• What’s your family dynamic like? What was growing up like? What is your relationship with your parents like? How do you feel about your relationship with your parents? How do you feel about your relationship with your family?

  • What has been the biggest issues you’ve faced in previous relationships? Why? Why did these relationships end? What did you gain from these relationships? What did you learn about yourself or love in these relationships?

  • How do you deal with setbacks and failure? How do you cope with a very painful experience or loss when it occurs in your life?

  • What has been your spiritual and religious journey? How do you feel about it?

  • What do you do when you’re angry?

  • How do you handle conflict? What do you do when an issue arises that makes you upset in a relationship/friendship/family?

  • What helps you to trust and feel secure with your partner? What expectations do you have of their communication style and their emotional/physical needs? What makes you feel loved and supported? How do you show your love and support?

  • What turns you on?

  • How do you like to approach sex?

  • How often do like to have sex? What are your beliefs about sex?

  • What do you like about your sex life currently? What do you wish would change about your sex life?

  • What keeps you up at night?

  • What are your beliefs around gender and how that affects how people operate in the world?

  • What are your beliefs about social issues (racism, poverty, violence etc) in this world and how they affect people?

  • What are your deal breakers when it comes to building a romantic relationship with someone?

  • What are your thoughts on monogamy? Non-monogamy? What are your thoughts on infidelity?

  • What specific behaviors would you define as cheating? How have you dealt with infidelity? How would you want to deal with it if it occurred?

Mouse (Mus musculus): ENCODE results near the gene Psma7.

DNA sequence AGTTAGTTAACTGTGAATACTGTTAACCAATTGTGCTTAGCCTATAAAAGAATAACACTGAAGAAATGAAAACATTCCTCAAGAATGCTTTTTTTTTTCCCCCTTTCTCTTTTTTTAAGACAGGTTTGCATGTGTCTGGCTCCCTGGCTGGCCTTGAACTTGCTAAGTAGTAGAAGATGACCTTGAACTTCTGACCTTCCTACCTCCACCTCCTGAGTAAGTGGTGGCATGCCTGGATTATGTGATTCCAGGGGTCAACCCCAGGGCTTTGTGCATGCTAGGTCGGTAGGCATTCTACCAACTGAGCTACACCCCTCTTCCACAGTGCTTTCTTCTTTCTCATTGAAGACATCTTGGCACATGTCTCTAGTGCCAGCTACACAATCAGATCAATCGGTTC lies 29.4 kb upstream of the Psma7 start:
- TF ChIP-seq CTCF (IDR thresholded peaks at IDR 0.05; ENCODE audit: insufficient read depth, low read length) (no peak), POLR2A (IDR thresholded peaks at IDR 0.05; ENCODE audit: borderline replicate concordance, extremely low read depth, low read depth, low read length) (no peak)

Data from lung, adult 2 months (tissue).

This list is a great starting point for having conversations that build trust, intimacy, and honest connection with yourself and others that you trust (this is important to note). Of course you can't share every part of yourself willy nilly with every person you meet -- it can be burdensome and emotional artillery to yourself and others if it's not the right space and person who can honor that truth in you. As you build connection and trust, you can begin to traverse the more intimate parts of yourself. Brene Brown put this nicely in her book Daring Greatly, stating:

"Vulnerability is about sharing our feelings and our experiences with people who have earned the right to hear them… We don’t just lead with “Hi, my name is Brené, and here’s my darkest struggle.” That’s not vulnerability. That may be desperation or woundedness or even attention-seeking, but it’s not vulnerability. Why? Because sharing appropriately, with boundaries, means sharing with people with whom we’ve developed relationships that can bear the weight of our story. The result of this mutually respectful vulnerability is increased connection, trust, and engagement."

These conversations are not about being perfect, or having every area of life figured out, but about discovering the truths and vulnerabilities within yourself and others. If you’re afraid of rejection from speaking truths in these very intimate areas, know that who you repel creates space for your real tribe to show up and accept and love the real you. These are areas every person on the planet is working on at a constant basis. Knowledge and honesty of self is key to knowing what you want and need and imperative to building healthy, loving, open connections with other people.

Christina BlackenComment